General Motors and Ford, along with Stellantis, have all announced extended plant shutdowns across North America over the past week. All three corporations have cited the global shortage of available semiconductor chips as the reason for the shutdowns, which will place thousands of US workers on temporary layoffs after the Labor Day weekend.
The semiconductor chip shortage has impacted the auto industry since January 2021. Production at chip makers throughout the world, which is globally concentrated in Taiwan, was disrupted by government lockdowns aimed at controlling the spread of the SARS-CoV-2 pandemic. Further disruptions were caused by the demand and allocation for chips in the communications technology sector, as corporations saw a rise in demand for laptops and wireless devices as more workers and students shifted to remote work and learning.
In the auto industry, semiconductor chips are used in infotainment systems, navigation systems, driverless technology and heated seats. It is estimated that the average vehicle built with these systems requires 50 to 150 chips. The ongoing shortage is exacerbated by the fact that the global pandemic continues to cause outbreaks among workers worldwide and spurs labor shortages as well as limited lockdown measures that interrupt production and supply chains.
GM will halt production at eight plants in North America starting next week. It will close its pickup truck plants in Fort Wayne, Indiana and Silao, Mexico for at least one week starting Monday. It will idle its Wentzville, Missouri plant for at least two weeks, where workers build mid-sized pickups and large vans. The plants in Lansing Delta Township in Michigan and Spring Hill, Tennessee, where workers build midsize SUVs, will also idle for two weeks. Its CAMI SUV plant in Ontario, Canada and the SUV plant in San Luis Potosi, Mexico will be idled through the week of September 27. Ramos Arizpe Assembly in Mexico will also remain shut down through September 13.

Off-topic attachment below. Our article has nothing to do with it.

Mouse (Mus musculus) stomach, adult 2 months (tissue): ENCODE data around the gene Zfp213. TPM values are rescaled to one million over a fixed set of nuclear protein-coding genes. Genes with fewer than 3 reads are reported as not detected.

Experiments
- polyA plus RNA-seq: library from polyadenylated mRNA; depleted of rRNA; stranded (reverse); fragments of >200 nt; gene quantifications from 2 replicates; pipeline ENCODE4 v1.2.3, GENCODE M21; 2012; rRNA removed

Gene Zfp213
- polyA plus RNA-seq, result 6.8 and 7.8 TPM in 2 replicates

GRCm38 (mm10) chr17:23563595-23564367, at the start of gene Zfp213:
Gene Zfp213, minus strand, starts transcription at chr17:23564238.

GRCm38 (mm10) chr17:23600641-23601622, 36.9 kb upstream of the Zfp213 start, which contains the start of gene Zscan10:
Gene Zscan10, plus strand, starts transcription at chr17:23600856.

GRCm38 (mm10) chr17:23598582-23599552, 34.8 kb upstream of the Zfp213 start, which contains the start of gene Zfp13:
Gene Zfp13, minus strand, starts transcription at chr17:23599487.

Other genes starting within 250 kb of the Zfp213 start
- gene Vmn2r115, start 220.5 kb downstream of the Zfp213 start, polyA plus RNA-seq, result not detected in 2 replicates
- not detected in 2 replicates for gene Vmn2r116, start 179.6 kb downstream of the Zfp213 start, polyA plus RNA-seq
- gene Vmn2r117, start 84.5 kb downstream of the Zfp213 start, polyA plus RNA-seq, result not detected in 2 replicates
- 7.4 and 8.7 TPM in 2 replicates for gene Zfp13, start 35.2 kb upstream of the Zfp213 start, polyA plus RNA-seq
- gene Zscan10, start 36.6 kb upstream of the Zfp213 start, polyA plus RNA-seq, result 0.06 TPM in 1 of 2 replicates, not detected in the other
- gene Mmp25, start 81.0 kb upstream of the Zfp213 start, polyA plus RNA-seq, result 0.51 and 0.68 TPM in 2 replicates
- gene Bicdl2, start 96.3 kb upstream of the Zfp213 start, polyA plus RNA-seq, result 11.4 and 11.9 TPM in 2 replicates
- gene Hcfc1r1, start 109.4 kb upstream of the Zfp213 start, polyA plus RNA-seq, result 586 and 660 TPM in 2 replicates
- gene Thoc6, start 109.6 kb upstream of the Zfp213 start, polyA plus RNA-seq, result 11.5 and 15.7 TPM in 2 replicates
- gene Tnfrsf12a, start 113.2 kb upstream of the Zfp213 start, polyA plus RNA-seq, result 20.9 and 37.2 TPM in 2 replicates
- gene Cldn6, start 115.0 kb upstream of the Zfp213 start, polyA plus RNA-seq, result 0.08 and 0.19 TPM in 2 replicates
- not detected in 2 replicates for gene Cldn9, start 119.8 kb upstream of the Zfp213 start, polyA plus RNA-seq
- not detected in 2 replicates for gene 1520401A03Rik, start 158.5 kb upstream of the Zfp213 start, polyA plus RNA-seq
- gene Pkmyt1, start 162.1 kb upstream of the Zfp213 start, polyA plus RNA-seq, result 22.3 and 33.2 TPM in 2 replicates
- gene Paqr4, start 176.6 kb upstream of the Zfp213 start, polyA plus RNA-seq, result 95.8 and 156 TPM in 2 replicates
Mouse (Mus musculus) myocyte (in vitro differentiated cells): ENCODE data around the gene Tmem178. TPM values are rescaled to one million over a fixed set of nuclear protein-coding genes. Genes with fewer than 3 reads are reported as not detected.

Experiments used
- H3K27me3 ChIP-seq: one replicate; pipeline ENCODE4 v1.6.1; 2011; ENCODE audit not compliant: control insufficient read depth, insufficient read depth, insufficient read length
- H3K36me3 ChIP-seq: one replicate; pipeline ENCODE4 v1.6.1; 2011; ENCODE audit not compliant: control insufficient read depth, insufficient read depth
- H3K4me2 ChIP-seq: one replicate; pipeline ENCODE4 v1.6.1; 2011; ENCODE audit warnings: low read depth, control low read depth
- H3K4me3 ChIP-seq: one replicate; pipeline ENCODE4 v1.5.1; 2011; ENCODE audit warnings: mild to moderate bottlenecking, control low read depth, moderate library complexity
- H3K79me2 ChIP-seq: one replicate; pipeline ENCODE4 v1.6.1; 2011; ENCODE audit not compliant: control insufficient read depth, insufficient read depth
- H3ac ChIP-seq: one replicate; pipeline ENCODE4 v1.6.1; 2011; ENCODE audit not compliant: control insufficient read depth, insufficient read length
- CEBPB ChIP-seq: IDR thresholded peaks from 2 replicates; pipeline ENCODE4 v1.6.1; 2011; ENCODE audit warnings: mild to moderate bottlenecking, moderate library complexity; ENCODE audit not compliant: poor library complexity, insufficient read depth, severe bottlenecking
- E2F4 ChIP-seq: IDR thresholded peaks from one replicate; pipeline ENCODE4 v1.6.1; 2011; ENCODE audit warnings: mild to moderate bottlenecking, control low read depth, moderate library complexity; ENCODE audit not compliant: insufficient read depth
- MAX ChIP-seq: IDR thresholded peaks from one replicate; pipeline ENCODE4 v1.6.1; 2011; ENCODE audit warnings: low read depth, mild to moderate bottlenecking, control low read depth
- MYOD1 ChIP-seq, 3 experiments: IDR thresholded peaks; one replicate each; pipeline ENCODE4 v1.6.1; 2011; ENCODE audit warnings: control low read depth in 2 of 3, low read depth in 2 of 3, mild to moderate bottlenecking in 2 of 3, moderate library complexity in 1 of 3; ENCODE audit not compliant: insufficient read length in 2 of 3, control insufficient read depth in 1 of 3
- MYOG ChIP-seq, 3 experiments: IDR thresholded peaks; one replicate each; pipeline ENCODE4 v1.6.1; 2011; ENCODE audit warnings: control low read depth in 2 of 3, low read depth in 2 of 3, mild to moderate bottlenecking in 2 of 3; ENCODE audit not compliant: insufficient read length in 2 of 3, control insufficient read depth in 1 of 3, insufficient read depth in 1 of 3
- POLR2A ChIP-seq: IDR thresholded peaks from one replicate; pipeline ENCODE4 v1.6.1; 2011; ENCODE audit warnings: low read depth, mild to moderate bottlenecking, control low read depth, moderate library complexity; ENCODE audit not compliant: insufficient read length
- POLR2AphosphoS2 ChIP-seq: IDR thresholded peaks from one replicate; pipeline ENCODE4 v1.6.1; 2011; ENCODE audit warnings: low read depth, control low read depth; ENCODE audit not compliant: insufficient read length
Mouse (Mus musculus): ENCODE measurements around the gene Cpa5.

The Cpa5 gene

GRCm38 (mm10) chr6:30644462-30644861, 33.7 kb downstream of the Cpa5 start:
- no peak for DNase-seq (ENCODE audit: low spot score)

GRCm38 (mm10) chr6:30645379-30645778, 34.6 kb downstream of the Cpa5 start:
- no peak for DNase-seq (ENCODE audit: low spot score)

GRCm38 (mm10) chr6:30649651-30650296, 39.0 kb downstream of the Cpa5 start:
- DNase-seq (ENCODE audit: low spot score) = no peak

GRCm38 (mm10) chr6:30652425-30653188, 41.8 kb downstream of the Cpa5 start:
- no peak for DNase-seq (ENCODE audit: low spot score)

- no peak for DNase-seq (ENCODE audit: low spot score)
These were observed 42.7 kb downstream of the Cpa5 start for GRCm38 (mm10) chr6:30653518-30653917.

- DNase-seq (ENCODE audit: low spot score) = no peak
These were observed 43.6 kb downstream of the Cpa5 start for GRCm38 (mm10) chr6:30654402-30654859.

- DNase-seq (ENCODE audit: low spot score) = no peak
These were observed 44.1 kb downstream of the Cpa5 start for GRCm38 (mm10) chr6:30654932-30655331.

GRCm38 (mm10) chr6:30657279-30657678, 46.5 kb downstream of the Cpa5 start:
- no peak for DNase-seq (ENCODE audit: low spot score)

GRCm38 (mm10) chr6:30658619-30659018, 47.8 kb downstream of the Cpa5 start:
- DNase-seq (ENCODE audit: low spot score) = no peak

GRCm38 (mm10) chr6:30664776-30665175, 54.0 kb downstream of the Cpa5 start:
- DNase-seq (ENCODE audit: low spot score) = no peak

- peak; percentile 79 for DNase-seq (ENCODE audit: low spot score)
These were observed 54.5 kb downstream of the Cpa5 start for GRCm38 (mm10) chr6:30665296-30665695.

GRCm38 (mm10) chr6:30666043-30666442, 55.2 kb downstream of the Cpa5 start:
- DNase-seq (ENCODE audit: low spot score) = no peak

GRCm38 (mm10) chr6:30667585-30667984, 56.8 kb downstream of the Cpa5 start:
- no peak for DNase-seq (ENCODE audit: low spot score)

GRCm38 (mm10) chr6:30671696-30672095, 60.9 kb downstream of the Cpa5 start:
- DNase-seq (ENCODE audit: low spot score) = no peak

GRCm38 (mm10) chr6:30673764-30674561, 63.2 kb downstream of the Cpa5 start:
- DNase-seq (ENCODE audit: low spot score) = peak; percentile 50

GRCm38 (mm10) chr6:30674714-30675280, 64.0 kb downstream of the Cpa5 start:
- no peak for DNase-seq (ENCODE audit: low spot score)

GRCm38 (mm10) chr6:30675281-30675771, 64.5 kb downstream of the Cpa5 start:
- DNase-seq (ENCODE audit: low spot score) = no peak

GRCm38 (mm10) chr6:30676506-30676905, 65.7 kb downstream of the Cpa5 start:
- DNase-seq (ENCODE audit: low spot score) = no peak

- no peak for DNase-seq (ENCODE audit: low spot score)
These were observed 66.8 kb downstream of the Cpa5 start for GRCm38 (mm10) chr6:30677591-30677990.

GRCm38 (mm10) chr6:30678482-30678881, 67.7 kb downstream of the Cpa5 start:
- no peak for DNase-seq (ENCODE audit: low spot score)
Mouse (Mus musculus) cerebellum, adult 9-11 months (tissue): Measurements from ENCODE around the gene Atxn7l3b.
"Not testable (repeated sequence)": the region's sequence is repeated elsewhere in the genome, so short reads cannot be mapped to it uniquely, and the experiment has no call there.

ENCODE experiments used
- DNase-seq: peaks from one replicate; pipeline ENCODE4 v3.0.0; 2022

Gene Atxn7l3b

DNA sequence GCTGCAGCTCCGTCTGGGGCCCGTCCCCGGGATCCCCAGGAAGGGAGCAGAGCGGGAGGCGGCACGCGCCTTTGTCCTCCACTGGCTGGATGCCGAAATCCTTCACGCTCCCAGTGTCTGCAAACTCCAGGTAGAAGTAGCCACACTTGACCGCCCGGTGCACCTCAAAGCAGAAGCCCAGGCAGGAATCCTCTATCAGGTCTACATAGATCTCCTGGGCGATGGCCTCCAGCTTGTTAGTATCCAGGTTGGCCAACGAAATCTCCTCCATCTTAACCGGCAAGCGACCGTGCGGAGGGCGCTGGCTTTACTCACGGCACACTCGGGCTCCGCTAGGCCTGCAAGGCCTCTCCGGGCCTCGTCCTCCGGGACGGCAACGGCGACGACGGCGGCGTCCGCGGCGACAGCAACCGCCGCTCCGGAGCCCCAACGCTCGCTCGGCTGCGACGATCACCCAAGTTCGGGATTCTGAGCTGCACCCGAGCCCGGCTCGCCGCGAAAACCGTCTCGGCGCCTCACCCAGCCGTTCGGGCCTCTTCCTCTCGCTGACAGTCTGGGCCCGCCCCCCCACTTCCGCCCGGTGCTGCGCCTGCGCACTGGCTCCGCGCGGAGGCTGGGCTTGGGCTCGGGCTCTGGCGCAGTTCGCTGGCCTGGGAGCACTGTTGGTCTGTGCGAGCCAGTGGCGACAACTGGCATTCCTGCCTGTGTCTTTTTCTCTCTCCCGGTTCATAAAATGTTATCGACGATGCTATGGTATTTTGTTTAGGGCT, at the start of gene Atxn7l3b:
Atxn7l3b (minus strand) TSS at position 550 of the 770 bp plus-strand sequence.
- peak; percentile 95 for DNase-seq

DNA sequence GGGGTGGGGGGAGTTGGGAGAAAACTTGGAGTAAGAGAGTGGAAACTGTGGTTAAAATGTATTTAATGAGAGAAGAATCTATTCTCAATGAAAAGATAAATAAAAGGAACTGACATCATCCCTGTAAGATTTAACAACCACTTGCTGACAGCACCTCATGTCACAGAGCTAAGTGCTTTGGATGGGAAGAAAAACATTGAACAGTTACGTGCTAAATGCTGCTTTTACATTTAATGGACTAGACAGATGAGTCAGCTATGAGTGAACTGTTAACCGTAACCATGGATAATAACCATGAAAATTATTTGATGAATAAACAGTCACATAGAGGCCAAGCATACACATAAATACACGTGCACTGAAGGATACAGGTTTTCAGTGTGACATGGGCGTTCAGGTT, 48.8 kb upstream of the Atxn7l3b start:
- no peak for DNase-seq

While most production workers will not work during the shutdowns, GM is intent on continuing to generate profits at any cost and will keep parts of some of the plants running. Dan Flores, a GM spokesman, told USA Today, “During the downtime, we will repair and ship unfinished vehicles from many impacted plants, including Fort Wayne and Silao, to dealers to help meet the strong customer demand for our products.”
It is unclear what kind of final assistance, if any, is being offered to workers by the corporations or the unions at the plants, including the United Auto Workers in the US and Unifor in Canada. In the US, workers have struggled financially during the revolving door of plant shutdowns due to the impact of the global supply shortage of chips throughout 2021.
Ford has also announced two-week production shutdowns at three plants that produce trucks, Kansas City Assembly Plant in Claycomo, Missouri, Kentucky Truck Plant in Louisville, Kentucky, and Dearborn Truck in Dearborn, Michigan. Throughout the past year, while Ford shut down less profitable Transit Van production at the Kansas City plant, it kept workers on the lines to produce its highly-profitable F-150 pickup trucks. Ford announced that sales of its F-Series trucks fell nearly 23 percent for the month of August, likely prompting the decision to halt production when compounded with the ongoing parts shortage.
Stellantis shut down its Ram truck plant in Sterling Heights, Michigan in the past week and will idle two other plants in the coming week due to the chip shortage. Both its Jeep plant in Belvidere, Illinois and its Chrysler minivan plant in Windsor, Ontario will stop production for at least two weeks.
Workers at the Belvidere assembly plant have been idled off and on due to the semiconductor chip shortage since February 2021. The plant has indefinitely cut half of its hourly workforce beginning June 1. Two weeks later, Stellantis extended a plant shutdown and announced the layoff of its second shift this year, which would leave the plant operating on one shift only. The plant was idled again beginning July 5 and then reopened August 2 with one shift only reporting for work.